Y = 79.7176 + 3.2012 x 1 + 3.1435 x 2 2.2808 x 3 0.8322 x 1 2 + 0.4353 x 2 2 + 0.9957 x 3 2 3.6975 x 1 x 2 + 1.4225 x 1 x 3 + 4.1952 x 2 x 3
where, Y represents the dependent variable (% antiglycation activity) and x 1 , x 2 and x 3 represents the independent ratio, time and solid–liquid ratio). The goodness of fit manifested by determination coefficient (R2 = 0.90) showed that the sample variation of 90% for antiglycation activity is characteristic to the independent variables and only 10% of the total variation cannot be explained by the developed model. The positive coefficient of hexane-heptane ratio (x 1 ) and time (x 2 ) revealed a linear effect in the increased antiglycation activity, whereas, the negative coefficient of solid: liquid ratio (x 3 ) indicated an inverse effect (i.e., increase in the ratio leads to decreased antiglycation activity and vice versa). The cross-product results clearly showed that the most significant interaction has occurred between hexane-heptane ratio (x 1 ) and time (x 2 ), and also equally between time (x 2 ) and solid: liquid ratio (x 3 ). All the three variables mentioned above were found to significant at 5% level (p < 0.05) (Table 5).
Figure 1

Response surface and contour diagrams of antiglycation activity (%) of Citrus sinensis seeds as a function of: (A, C) Hexane: heptane and time, (B, D) Solid: liquid and Hexane: heptane.

Table 4

Central composite design (CCD) experimental results of real values

Std order

Hexane: heptane

Time (min)

Solid: liquid

% antiglycation

Total phenolic content (mg/g tissue)

1

1:5

2

1:10

85.38

0.70

2

1:15

2

1:10

86.89

0.70

3

1:5

6

1:10

80.00

0.68

4

1:15

6

1:10

87.24

0.72

5

1:5

2

1:20

84.27

0.69

6

1:15

2

1:20

88.97

0.72

7

1:5

6

1:20

88.76

0.72

8

1:15

6

1:20

89.79

0.72

9

1:6

4

1:15

85.31

0.69

10

1:18

4

1:15

77.66

0.63

11

1:10

0.6

1:15

81.72

0.68

12

1:10

7

1:15

87.72

0.72

13

1:10

4

1:6.6

85.86

0.71

14

1:10

4

1:23.4

72.34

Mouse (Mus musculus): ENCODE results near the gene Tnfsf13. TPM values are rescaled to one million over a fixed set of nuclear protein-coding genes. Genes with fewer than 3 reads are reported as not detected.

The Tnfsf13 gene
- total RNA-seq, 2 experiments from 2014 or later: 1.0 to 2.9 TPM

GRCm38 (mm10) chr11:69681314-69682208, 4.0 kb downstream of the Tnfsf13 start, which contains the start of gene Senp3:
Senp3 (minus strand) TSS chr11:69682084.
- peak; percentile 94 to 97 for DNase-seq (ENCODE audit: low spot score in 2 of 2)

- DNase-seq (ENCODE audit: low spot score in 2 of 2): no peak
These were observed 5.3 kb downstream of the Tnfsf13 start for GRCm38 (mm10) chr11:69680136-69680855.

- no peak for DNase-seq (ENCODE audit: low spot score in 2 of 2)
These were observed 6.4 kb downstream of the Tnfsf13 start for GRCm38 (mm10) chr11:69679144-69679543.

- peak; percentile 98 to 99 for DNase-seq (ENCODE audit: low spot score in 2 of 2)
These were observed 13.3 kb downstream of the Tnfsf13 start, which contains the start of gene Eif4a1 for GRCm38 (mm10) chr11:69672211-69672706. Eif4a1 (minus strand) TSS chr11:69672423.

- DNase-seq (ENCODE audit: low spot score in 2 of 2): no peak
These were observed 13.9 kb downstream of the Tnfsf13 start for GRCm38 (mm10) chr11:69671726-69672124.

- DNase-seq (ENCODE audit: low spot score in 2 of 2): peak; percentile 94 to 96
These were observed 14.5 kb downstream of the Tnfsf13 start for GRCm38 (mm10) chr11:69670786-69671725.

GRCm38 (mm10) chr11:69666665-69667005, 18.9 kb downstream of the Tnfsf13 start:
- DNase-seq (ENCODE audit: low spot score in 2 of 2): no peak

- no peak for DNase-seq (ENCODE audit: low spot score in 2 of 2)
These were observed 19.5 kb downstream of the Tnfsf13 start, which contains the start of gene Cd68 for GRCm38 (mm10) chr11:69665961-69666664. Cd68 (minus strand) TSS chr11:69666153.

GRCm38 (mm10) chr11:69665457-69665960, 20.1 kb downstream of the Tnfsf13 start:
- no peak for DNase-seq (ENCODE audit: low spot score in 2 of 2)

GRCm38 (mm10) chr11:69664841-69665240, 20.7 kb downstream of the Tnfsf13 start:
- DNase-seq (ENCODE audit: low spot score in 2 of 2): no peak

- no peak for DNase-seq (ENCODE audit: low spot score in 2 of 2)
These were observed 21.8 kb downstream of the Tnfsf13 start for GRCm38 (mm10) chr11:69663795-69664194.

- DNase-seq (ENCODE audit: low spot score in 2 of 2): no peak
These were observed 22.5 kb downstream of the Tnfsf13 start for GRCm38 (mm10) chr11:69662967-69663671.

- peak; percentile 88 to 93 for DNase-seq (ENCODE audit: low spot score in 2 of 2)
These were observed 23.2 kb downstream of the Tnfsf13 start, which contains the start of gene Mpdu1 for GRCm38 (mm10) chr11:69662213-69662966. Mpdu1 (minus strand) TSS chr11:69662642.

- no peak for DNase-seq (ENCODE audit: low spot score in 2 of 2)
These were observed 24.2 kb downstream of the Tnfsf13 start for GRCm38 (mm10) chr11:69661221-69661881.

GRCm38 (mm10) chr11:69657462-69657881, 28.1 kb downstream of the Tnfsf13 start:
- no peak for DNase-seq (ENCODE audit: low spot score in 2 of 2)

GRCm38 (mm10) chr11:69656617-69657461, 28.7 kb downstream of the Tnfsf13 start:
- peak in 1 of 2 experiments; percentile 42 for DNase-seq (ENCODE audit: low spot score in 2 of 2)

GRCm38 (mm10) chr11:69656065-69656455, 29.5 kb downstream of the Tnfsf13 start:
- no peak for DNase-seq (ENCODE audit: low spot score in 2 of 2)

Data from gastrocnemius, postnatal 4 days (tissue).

0.61

15

1:10

4

1:15

78.69

0.64

16

1:10

4

1:15

72.84

0.61

17

1:10

4

1:15

74.34

0.63

18

1:10

4

1:15

71.38

0.61

19

1:10

4

1:15

69.17

0.59

20

1:10

4

1:15

74.21

0.61

Figure 2

Comparison of antiglycation activity of Citrus sinensis seeds by different extraction methods.

Table 5

One way ANOVA analysis of the variables: (a) hexane: heptane ratio, (b) time and (c) solid: liquid ratio

Source

DF

SS

MS

F

P

Hex: hep (v/v)

4

464.1

116.0

4.25

0.017

Error

15

410.0

27.3

  

Total

19

874.1

   

(a)

     

Time (min)

4

512.0

128.0

5.30

0.007

Error

15

362.1

24.1

  

Total

19

874.1

   

(b)

     

Sol: liq (g/ml)

4

488.1

122.0

4.74

0.011

Error

15

386.0

25.7

  

Total

19

874.1

   

Apparently, it has been proved that the experimental runs at centre points (run No.10 and 14–20) didn’t record the maximum antiglycation activity and this may be because of the inverse effect of solid: liquid ratio. The recovery yield of polyphenols through its solubility in the system can be highly influenced by the solvent system adopted. Solvent polarity plays a pivotal role in the increasing solubility of polyphenols. As per the previous reports by [2427], mostly aqueous mixtures of ethanol, methanol, acetonitrile and acetone at various volume ratios were significant in the extraction of polyphenols. However, contradictory results in the selection of solvent, i.e., high non-polar solvents like hexane have been also explored and documented its efficiency in the extraction process [28]. A similar conflicting result was observed and recorded in our present investigation.